I want to start off by laying out two simple assumptions, or “givens” that should set the scene regarding the title above.
Assumption No. 1 — Employee engagement is good.
Assumption No. 2 — HR technology; specifically, application of the right HR technology is also important.
I probably don’t have to convince you that the first assumption is right. Countless studies, surveys, and observational and anecdotal evidence and experience generally support this basic business truism. We have pretty much bought into the fact that highly engaged employees provide more discretionary effort and higher productivity than neutral or disengaged employees.
I think we can agree on this one: Engagement or engaged staff=Good.
To take it a stage further, engaged, passionate and motivated staff = higher brand value = improved corporate performance = happier stakeholders.
As for the second assumption, while it’s perhaps a bit more difficult to prove, our experience generally tells us that staffing, organising, directing, compensating and otherwise efficiently administering to just about any workforce requires a pretty sizeable dose of technology. We also generally know that the wrong, old, clunky or “no fun to use” kinds of technology that we’ve all had to deal with at one point or another in our careers can be a pretty significant impediment to productivity.
I’m sure you’ve heard the complaints from staff, or from the employees you support: “Why doesn’t the system give me the reports I need?” or “Why can’t I do my team’s performance reviews on my iPad?” So, just ride with me on this one if you must: Technology=Important.
We’re together on this so far, right? So, if “Engagement=Good” and “Technology=Important,” then it must naturally follow that a technology solution that can impact or influence, or move the needle on engagement, must be both “good” and “important.” I’d also add “unusual.”
Traditionally, workplace technologies have been about record-keeping, managing defined processes, automating transactions, and keeping the lights on and the people paid. But there are some newer HR technologies that strive to break with that tradition and help organisations impact and improve engagement levels, influence and strengthen the connection employees have to the organisation (and each other), and — in the right circumstance — actually change the culture of a workplace.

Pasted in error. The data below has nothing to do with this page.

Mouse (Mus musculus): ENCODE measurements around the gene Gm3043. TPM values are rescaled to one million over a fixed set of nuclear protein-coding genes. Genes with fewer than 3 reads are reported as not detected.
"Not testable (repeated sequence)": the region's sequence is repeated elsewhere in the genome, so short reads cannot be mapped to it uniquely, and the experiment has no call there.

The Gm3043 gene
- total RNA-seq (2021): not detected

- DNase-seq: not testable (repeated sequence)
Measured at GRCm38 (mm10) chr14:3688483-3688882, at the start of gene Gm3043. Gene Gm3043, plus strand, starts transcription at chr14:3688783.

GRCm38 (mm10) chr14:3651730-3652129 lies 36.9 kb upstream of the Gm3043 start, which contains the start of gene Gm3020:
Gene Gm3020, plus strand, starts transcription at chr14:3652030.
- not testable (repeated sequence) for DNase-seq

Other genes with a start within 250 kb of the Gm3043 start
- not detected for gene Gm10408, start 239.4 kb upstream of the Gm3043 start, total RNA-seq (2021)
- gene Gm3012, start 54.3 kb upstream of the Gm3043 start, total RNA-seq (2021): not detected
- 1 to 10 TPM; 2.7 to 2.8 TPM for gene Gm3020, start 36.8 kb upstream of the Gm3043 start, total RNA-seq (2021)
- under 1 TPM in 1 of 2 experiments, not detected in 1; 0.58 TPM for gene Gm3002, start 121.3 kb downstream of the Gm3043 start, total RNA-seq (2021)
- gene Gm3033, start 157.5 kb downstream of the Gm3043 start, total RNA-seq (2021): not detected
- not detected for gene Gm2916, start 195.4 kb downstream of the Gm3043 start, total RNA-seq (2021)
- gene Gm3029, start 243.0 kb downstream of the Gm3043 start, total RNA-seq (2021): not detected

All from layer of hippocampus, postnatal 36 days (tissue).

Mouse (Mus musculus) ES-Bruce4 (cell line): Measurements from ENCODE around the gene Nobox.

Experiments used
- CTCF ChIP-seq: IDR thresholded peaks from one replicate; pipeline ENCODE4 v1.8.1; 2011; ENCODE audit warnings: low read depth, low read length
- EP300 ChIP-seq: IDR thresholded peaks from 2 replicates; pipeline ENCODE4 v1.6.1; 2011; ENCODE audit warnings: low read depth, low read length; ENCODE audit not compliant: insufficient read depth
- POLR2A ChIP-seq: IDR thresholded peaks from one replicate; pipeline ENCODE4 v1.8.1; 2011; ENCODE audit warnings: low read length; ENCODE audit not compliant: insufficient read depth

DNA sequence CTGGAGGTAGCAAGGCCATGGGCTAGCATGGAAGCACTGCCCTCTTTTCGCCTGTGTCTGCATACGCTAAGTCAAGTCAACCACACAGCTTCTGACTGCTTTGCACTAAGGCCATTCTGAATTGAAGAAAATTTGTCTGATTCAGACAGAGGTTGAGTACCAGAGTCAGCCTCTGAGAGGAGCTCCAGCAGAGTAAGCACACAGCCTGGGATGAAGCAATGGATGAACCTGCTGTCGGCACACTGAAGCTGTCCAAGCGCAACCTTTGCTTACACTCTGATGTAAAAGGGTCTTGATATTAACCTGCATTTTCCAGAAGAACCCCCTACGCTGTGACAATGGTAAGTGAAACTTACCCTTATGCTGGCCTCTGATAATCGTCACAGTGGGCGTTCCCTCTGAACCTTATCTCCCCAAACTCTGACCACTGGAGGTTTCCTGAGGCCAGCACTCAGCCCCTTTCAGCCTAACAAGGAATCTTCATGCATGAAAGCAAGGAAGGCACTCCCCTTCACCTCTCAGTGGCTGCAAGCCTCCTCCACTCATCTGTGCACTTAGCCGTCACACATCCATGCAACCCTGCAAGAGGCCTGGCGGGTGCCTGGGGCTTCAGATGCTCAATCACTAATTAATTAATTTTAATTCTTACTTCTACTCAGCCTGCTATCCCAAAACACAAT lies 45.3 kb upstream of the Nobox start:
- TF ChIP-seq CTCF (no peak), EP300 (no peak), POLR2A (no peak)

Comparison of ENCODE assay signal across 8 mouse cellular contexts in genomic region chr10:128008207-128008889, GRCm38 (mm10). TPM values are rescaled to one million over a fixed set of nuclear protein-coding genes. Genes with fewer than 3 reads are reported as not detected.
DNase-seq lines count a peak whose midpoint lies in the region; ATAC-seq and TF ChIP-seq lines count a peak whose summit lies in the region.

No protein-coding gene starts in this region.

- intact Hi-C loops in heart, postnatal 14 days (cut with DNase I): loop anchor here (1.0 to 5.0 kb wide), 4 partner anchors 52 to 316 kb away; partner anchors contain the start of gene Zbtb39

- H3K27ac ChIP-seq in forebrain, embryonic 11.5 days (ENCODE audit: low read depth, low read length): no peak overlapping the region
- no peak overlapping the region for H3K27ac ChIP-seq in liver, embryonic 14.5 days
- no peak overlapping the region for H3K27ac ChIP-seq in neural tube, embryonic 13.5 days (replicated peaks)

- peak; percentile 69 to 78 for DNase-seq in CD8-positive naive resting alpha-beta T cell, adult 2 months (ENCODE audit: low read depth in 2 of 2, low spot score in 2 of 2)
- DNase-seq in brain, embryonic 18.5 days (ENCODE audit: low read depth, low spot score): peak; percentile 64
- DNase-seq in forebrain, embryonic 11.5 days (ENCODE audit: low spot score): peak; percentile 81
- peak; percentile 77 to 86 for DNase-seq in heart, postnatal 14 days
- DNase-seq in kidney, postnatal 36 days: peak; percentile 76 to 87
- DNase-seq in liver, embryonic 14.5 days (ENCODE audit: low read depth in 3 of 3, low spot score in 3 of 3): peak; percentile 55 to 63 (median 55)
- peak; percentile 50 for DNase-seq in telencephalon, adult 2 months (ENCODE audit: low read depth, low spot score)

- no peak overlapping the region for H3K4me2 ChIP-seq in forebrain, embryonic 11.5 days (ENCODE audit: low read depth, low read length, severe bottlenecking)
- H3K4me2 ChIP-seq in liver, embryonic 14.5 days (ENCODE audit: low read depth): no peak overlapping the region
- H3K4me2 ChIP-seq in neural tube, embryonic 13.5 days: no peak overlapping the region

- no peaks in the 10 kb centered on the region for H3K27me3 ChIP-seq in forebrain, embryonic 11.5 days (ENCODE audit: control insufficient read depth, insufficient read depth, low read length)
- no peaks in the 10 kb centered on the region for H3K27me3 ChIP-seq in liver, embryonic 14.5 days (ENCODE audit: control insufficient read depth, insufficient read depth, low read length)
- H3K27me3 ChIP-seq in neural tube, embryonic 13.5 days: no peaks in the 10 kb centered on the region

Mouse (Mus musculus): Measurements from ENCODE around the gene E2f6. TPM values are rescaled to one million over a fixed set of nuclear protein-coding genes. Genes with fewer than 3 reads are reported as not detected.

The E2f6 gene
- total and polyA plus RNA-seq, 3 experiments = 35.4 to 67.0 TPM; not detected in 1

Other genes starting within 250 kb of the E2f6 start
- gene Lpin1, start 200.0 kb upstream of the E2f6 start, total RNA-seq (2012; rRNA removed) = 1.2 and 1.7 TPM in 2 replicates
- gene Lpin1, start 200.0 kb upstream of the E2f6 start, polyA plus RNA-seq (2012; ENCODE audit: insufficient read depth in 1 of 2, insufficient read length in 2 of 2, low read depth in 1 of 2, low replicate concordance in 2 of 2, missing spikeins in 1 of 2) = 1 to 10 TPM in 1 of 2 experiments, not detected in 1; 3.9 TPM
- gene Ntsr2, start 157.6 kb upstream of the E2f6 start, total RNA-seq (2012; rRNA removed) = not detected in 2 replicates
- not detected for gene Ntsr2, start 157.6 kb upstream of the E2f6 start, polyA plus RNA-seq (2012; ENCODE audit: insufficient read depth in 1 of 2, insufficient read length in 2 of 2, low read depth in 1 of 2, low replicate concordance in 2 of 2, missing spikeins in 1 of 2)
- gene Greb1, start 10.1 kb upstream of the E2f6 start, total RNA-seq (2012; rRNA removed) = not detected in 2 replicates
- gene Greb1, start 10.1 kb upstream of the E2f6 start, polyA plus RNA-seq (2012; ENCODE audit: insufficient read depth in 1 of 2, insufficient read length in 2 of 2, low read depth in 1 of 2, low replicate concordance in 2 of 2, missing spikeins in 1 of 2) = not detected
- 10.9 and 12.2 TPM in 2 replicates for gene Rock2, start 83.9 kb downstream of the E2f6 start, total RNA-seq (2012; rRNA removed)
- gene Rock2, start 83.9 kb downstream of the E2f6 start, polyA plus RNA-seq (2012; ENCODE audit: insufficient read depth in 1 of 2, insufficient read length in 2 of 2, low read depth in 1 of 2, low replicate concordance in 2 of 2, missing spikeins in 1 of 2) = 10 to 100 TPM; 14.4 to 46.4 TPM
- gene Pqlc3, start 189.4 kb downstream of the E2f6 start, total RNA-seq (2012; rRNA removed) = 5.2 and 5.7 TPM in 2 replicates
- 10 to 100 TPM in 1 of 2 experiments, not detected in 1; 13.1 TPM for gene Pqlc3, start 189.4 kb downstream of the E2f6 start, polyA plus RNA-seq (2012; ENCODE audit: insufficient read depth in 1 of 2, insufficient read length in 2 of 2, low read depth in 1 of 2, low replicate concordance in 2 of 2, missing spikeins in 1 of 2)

Brownie Points is one such solution that has been developed to improve employee engagement through its recognition software. Recognition and rewards programs that organisations are now leveraging aim increase engagement levels and impact workplace culture in ways that most other HR technologies, such as human-resource-information and learning-management systems, never could.
Viewed really simply, Brownie Points is just a snappy-looking tool to allocate, track and facilitate the distribution of company awards — you know, the typical employment-anniversary gifts and occasional Myer gift cards handed out for jobs well done — and to provide a front end to some kind of merchandise catalogue and fulfillment process.
But, though the design and goals of organisations employee recognition and rewards programs have not been altered much over time, the available technologies to support them have changed dramatically. These changes — such as deployment as an online subscription-based service, a design geared toward the encouragement of employee adoption, a much more modern user experience than traditional workplace tools and, perhaps most importantly, an experience augmented with elements of popular external social networks (“liking,” “sharing,” “voting,” etc.) — significantly enhance the ability to transform recognition programs into powerful drivers of employee engagement and fundamental elements of organisational culture.
By making the process of peer or colleague recognition simple and fluid, to have these kinds of “recognition moments” be public and visible, and to consider recognition and rewards as part of daily work rather than just something to think about once in a while, one sees these tools as having a kind of unique potential among workforce technologies — they can really change the way an organisation works, and how people feel about working there.
We know employee engagement matters. We know it is sorely lacking in most organisations. And we know that technology can play a role in making a difference, in driving engagement, creating and strengthening connections, and actually changing the culture of a workplace.
There are not many other workplace technologies that can have a similar effect.
Tony Delaney, Brownie Points Pty Ltd